"Whenever we see violence we tend to say this a law and order problem, the police need to solve this.
"Now, the police are very effective at dealing with acute issues of violence. However, the medium and longer-term strategies to deal with the broader social and economic issues at play that create gangs and lead young people into joining gangs are not a police matter."
He said they required contributions from other Government agencies and communities.
"Even more than that, the drivers for gang formation and membership stem from educational underachievement, violence in the home, overcrowded houses, drug and alcohol abuse, family violence.
"These are the things that feed the gangs without question. Unless we're prepared to meaningfully tackle those then gangs will always endure."
Gilbert said young people especially needed alternatives that give them the same social and psychological elements that gangs provided.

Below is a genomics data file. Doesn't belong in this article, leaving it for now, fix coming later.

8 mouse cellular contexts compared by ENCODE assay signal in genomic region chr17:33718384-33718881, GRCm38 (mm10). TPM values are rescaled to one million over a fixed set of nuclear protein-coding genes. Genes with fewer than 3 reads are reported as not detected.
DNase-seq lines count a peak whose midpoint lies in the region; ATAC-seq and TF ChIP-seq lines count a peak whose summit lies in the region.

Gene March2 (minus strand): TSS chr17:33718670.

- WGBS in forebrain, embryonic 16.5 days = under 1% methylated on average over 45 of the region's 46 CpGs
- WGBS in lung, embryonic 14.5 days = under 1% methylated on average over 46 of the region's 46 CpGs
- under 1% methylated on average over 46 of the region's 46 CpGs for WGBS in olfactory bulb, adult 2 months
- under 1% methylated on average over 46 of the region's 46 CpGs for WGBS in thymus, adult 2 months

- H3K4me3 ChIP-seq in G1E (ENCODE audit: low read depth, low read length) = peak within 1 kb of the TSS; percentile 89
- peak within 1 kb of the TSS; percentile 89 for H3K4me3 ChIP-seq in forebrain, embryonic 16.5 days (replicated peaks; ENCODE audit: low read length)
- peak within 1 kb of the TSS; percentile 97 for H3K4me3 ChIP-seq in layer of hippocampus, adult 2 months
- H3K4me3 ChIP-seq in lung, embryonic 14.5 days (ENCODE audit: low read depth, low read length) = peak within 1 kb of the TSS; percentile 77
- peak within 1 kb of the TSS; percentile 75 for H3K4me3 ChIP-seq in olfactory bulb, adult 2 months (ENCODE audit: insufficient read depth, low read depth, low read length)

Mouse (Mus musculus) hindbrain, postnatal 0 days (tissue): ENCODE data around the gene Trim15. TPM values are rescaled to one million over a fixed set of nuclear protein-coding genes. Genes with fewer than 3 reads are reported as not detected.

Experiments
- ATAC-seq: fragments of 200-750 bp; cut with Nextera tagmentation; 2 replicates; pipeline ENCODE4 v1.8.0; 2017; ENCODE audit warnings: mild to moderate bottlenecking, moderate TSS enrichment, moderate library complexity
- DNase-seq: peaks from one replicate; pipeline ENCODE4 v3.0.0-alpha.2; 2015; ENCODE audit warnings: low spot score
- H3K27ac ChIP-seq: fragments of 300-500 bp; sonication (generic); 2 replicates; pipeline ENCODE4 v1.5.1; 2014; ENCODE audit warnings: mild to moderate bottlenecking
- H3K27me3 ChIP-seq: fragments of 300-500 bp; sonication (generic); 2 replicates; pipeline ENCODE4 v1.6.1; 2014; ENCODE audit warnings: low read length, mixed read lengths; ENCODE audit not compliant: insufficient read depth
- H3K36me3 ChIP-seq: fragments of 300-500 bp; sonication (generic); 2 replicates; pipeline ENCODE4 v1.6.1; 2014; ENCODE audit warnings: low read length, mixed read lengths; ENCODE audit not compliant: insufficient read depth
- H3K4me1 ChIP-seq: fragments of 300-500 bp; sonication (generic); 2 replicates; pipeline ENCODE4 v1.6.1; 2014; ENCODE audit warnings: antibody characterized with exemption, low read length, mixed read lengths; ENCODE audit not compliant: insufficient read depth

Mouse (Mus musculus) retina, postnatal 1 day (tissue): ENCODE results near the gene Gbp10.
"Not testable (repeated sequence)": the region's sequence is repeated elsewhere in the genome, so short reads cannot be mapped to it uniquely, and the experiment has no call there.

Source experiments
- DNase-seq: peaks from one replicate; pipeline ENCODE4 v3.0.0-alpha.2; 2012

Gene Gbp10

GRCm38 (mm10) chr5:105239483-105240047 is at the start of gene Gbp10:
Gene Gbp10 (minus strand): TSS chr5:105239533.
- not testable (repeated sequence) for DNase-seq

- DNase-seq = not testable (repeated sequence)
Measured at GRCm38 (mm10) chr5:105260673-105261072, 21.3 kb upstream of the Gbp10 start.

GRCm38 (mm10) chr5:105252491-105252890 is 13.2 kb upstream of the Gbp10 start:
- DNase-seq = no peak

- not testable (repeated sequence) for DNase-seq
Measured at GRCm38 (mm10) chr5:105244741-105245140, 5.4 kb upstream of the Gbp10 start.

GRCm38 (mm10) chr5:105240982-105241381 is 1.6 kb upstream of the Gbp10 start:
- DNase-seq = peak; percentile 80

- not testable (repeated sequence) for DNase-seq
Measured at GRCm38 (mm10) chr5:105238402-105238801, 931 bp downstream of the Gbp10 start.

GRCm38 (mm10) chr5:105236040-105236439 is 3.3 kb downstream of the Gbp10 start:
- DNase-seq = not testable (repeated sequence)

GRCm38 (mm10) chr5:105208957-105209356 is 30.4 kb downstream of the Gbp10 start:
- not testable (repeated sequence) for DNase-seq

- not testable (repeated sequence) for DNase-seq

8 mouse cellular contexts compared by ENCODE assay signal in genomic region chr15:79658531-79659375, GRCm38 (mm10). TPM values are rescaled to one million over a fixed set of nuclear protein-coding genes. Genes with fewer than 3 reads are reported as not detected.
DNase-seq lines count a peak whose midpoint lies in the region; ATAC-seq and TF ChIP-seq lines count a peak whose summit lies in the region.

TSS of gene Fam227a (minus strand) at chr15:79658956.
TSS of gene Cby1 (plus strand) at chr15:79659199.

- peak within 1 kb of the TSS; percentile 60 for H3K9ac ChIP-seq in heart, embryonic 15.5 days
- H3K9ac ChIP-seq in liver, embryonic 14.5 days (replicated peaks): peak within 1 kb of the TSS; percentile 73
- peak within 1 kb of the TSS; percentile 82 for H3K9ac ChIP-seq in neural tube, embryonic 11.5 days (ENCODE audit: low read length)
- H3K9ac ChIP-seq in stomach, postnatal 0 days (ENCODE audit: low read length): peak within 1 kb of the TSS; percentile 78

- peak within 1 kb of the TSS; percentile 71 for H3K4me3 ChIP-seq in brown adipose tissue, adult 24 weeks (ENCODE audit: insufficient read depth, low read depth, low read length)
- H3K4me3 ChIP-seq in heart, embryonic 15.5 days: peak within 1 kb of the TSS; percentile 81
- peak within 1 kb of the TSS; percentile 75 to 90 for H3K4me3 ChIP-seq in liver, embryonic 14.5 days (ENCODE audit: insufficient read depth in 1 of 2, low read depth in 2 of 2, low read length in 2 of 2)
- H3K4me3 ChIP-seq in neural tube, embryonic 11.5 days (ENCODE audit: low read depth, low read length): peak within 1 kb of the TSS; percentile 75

"They don't join the gang for no reason. It's because it's providing them with something, if you want to get them out then you need to provide them with those same things in a different way."
Another participant at Thursday's meeting, who did not want to be named, said the Killer Beez were actively recruiting among children as young as 11-13 who felt lost and were easily lured by the supposed glamour of gangs.
Glamour amplified by media, Gilbert noted when asked by the Advocate.
"A lot of younger gangs are looking for a sense of status and without question, the undue publicity that they are given is feeding them status. It is exacerbating the problem," he said.
"The gangs make great headlines ... they're deeply interesting. If you were to list the top three issues within crime and justice in NZ gangs wouldn't be in the top three and yet they get far more column inches and political commentary."
Solutions to Kaikohe's gang problems proposed at Thursday's meeting were measures such as seminars by ex-gang members or school visits with ''hard kōrero''.
A participant said engaging with the gangs — especially older members who didn't condone what was going on — was essential to avoid an ''us and them situation''.
Shaw said the town had a number of men in their 40s who were keen to start a community patrol.